2013 of 2013
Randomization is closed!
effective February 19, 2018
Dear Sir or Madam,
Thank you for showing interest in this study.
The PROBESE trial is directed to optimize mechanical ventilation in obese patients undergoing general anesthesia for surgery. We, the trial investigators, aim at minimizing pulmonary complications after a surgical intervention.
While under anesthesia, you will not be able to breathe on your own. Instead, a machine will take over the work of breathing for you. This is called 'mechanical ventilation'. Pressurized air flows into your lungs, resulting in a breath. Then the pressure is reduced, allowing the lungs to exhale. Due to completely relaxed abdominal muscles (an effect of the anesthesia), the lung actually exhales more air than it would in an awake, non-anesthetized state. This causes parts of the lung to collapse, which in turn impedes normal lung function and can lead to complications. Obese patients have a very high risk for impaired lung function, not only during surgery, but especially in the period after the operation. The anesthesiologist can improve airflow to all parts of the lung by administering a constant positive pressure in both in- and exhalation. This positive pressure may not only improve lung function during general anesthesia, but also in the period after surgery, during your recovery. Mechanical ventilation with higher positive pressure may reduce the possibility of pulmonary complications such as pneumonia or low blood oxygen (called 'hypoxia'). This could improve your well-being after surgery as well as even shorten your hospital stay.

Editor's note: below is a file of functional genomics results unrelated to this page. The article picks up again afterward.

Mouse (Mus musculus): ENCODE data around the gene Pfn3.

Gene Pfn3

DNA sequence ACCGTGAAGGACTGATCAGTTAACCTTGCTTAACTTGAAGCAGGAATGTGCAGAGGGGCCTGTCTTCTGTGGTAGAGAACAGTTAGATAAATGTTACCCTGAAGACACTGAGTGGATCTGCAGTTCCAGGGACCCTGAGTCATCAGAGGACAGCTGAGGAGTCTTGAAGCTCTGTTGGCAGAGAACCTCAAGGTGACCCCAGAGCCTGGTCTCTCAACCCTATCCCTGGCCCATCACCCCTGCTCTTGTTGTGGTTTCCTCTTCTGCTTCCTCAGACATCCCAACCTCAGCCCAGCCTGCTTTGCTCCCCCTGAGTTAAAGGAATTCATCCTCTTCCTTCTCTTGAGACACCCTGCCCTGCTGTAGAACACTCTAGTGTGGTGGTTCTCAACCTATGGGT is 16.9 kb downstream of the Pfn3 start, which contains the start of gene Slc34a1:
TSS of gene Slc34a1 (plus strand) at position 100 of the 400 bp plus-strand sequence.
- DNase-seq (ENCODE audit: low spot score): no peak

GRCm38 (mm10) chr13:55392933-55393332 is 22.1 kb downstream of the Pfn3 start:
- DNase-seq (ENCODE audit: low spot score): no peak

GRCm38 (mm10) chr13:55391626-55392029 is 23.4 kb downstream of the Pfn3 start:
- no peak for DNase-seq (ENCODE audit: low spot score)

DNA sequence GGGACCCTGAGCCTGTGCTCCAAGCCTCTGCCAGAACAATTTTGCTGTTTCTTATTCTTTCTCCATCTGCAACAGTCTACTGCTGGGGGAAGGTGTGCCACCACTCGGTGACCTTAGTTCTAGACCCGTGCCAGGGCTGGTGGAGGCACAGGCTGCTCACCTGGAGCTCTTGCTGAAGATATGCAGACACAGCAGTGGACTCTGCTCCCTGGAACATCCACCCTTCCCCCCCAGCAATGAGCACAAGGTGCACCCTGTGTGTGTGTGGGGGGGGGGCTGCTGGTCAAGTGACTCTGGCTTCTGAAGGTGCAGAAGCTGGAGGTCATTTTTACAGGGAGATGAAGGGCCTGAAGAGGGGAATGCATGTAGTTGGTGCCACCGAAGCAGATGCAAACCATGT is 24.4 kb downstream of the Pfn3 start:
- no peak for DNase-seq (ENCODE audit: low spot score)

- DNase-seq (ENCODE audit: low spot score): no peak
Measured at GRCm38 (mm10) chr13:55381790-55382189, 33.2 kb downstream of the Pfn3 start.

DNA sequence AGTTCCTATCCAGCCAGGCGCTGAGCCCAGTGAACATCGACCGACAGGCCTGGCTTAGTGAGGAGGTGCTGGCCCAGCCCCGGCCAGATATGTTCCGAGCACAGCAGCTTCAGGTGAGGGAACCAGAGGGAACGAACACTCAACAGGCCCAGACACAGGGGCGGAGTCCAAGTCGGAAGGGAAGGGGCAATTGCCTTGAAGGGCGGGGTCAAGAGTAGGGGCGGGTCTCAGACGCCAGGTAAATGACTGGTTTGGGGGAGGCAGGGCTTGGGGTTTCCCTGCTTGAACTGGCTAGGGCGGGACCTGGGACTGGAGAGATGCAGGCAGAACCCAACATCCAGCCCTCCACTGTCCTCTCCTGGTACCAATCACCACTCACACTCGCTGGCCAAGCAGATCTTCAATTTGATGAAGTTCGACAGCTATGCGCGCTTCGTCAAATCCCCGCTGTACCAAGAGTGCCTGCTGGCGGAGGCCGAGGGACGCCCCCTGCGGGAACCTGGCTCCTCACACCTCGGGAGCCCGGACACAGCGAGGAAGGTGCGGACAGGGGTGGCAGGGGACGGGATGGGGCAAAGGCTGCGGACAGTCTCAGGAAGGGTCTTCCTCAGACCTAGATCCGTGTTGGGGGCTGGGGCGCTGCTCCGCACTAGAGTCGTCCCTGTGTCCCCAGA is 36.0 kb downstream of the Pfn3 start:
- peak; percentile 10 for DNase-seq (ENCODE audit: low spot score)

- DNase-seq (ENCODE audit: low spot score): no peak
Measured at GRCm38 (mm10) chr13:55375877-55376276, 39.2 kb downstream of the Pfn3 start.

As of yet, a higher continuous positive pressure is not in routine clinical use because it is not known how high it actually needs to be to provide healthy, safe anesthesia. Current practice is to use a relatively low pressure, deliberately allowing parts of the lung to collapse and maintaining only a minimum of lung function. On the other hand, a higher pressure will improve the distribution of air in the lung, but may also cause blood pressure to drop. In some cases this requires extra medication.
The main objective of this trial is to find out, whether a higher continuous positive pressure during mechanical ventilation can influence lung-associated complications. We have good reason to believe that a higher pressure will not only improve lung function during surgery but also prevent complications during recovery.